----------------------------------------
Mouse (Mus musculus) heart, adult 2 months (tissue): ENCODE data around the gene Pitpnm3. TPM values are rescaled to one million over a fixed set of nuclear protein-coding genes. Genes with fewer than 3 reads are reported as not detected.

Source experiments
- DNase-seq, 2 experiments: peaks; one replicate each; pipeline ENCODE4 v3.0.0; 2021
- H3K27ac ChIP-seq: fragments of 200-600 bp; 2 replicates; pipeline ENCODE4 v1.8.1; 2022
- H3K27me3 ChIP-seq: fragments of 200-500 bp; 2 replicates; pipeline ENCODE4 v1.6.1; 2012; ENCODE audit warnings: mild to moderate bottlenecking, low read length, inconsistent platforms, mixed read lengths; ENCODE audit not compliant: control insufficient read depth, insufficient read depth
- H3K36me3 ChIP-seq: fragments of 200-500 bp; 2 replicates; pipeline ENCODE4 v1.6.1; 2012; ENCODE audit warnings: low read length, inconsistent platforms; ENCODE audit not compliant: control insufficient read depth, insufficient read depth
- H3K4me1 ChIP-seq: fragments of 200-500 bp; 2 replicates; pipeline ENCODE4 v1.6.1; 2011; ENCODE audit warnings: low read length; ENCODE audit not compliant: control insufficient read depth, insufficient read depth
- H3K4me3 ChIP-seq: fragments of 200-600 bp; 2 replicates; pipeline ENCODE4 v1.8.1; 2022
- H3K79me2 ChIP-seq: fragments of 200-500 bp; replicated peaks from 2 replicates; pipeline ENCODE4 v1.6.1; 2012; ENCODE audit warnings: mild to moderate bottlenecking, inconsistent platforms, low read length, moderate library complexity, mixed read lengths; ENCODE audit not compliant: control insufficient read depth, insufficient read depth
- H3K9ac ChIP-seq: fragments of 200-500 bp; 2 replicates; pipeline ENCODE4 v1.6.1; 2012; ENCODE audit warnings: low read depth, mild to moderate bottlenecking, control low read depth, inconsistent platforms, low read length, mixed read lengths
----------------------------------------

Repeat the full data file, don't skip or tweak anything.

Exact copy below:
Mouse (Mus musculus) heart, adult 2 months (tissue): ENCODE data around the gene Pitpnm3. TPM values are rescaled to one million over a fixed set of nuclear protein-coding genes. Genes with fewer than 3 reads are reported as not detected.

Source experiments
- DNase-seq, 2 experiments: peaks; one replicate each; pipeline ENCODE4 v3.0.0; 2021
- H3K27ac ChIP-seq: fragments of 200-600 bp; 2 replicates; pipeline ENCODE4 v1.8.1; 2022
- H3K27me3 ChIP-seq: fragments of 200-500 bp; 2 replicates; pipeline ENCODE4 v1.6.1; 2012; ENCODE audit warnings: mild to moderate bottlenecking, low read length, inconsistent platforms, mixed read lengths; ENCODE audit not compliant: control insufficient read depth, insufficient read depth
- H3K36me3 ChIP-seq: fragments of 200-500 bp; 2 replicates; pipeline ENCODE4 v1.6.1; 2012; ENCODE audit warnings: low read length, inconsistent platforms; ENCODE audit not compliant: control insufficient read depth, insufficient read depth
- H3K4me1 ChIP-seq: fragments of 200-500 bp; 2 replicates; pipeline ENCODE4 v1.6.1; 2011; ENCODE audit warnings: low read length; ENCODE audit not compliant: control insufficient read depth, insufficient read depth
- H3K4me3 ChIP-seq: fragments of 200-600 bp; 2 replicates; pipeline ENCODE4 v1.8.1; 2022
- H3K79me2 ChIP-seq: fragments of 200-500 bp; replicated peaks from 2 replicates; pipeline ENCODE4 v1.6.1; 2012; ENCODE audit warnings: mild to moderate bottlenecking, inconsistent platforms, low read length, moderate library complexity, mixed read lengths; ENCODE audit not compliant: control insufficient read depth, insufficient read depth
- H3K9ac ChIP-seq: fragments of 200-500 bp; 2 replicates; pipeline ENCODE4 v1.6.1; 2012; ENCODE audit warnings: low read depth, mild to moderate bottlenecking, control low read depth, inconsistent platforms, low read length, mixed read lengths